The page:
* 2013 full-year total may already have been surpassed
* Volume remarkable especially in view of Russian absence
* European funds willing buyers due to euro zone yield falls
By Sujata Rao
LONDON, Sept 30 (Reuters) - Shrugging off fears over the Fed, Russia and a default in Argentina, emerging market borrowers are on track for record bond issuance volumes this year, and their 2013 level may have already been surpassed.
A total of $459 billion was raised in the first nine months of 2014, just above the $456 billion sold in the whole of last year, according to data from BNP Paribas. Emerging governments raised just over $100 billion of this, while the private sector accounted for $354 billion, BNP Paribas said.
Over the July-September quarter, $81.9 billion was raised, just under the same 2013 period.
These amounts are all the more remarkable because prolific Russian borrowers have been largely absent from bond markets due to Western sanctions over Moscow’s role in Ukraine.
There have been other troubles too, with a U.S. court ruling pushing Argentina into default in July. Many fear now that Ukraine and Venezuela will be forced into restructuring debt.
Forecasts that the U.S. Federal Reserve will start raising interest rates from mid-2015 have also had little impact, because yields on 10-year Treasuries, the benchmark for pricing most emerging debt, are well off 3-percent highs hit in January.
“We’ve already hit last year’s levels on both the corporate and sovereign side,” said David Spegel, head of emerging debt strategy at BNP Paribas
“So, despite the turmoil in Russia, the Argentina default and jitters about Venezuela, investors have continued to display robust appetite for emerging market bonds,” he added.
Separate data from Thomson Reuters shows $372 billion in issuance, $89 billion of that from sovereigns, while Bank of America/Merrill Lynch estimates $356 billion had been sold by September 22. Of that sovereigns accounted for $90 billion, compared to last year’s $81 billion.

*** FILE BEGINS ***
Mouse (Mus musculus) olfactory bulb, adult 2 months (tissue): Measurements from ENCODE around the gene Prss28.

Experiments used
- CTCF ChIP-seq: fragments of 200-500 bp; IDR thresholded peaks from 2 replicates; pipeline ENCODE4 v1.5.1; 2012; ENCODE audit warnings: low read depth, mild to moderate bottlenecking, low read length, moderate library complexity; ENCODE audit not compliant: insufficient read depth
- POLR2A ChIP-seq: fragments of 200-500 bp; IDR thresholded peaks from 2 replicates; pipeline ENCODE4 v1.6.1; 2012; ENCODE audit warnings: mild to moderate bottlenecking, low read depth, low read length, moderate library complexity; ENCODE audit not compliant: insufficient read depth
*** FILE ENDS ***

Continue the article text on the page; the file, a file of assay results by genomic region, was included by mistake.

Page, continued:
Issuance figures often differ because of the way different compilers define emerging markets.
But Jorge Mariscal, emerging markets CIO at UBS Wealth Management said most emerging economies looked very different from Ukraine or Venezuela, which are in recession and hardly have any hard currency in their coffers.
“It would be a mistake to infer that the problems in Ukraine, Argentina and Venezuela are emerging market problems. Those are exceptions,” he said. “That explains why you continue to see good issuance from EM sovereigns and corporates overall and there is good receptivity from investors.”
Sovereigns that may issue debt in coming months include Kazakhstan, Serbia, Turkey, Poland, Cameroon and Tanzania.
Corporate bond issuance has risen steadily over the years, and is headed for another record, the following graphic, based on Thomson Reuters data, shows link.reuters.com/daq92w.
This year’s emerging issuance picture differs in two ways. One is the large amount of euro borrowing, with Thomson Reuters data showing 47.2 billion euros raised in the first nine months versus last year’s full-year total of 42 billion.
Expectation of policy easing by the European Central Bank (ECB) has lowered borrowing costs in the single currency, with 10-year German yields falling to around 1 percent. U.S. Treasury yields on the other hand are at 2.5 percent and likely to rise.
The market was also boosted by the low cost of swapping euro-denominated interest payments for dollars via so-called cross currency swaps that let issuers with dollar-based revenue streams to be compensated for currency and interest rate risks.
Lastly, the issues have found willing buyers among European funds which have suffered from a steady fall in euro zone yields and are keen to add higher-yield emerging debt to portfolios.
“Several things are favouring euro issuance. One is the cross currency issue, second there is a diversification element and third, a very low coupon, so altogether it’s very compelling,” said Jean-Marc Mercier, global head of syndicate at HSBC which has been active in the euro market this year.
The second feature is the absence of Russian bonds. Shut out by Western sanctions barring U.S. and European asset managers from buying new securities from several Russian companies, they have raised less than $10 billion so far this year.
“I’d say we were missing an additional $25-$30 billion on top of the $9.6 billion that’s been placed (by Russian companies) this year,” BNP’s Spegel said. (Graphic by Vincent Flasseur; Editing by Tom Heneghan)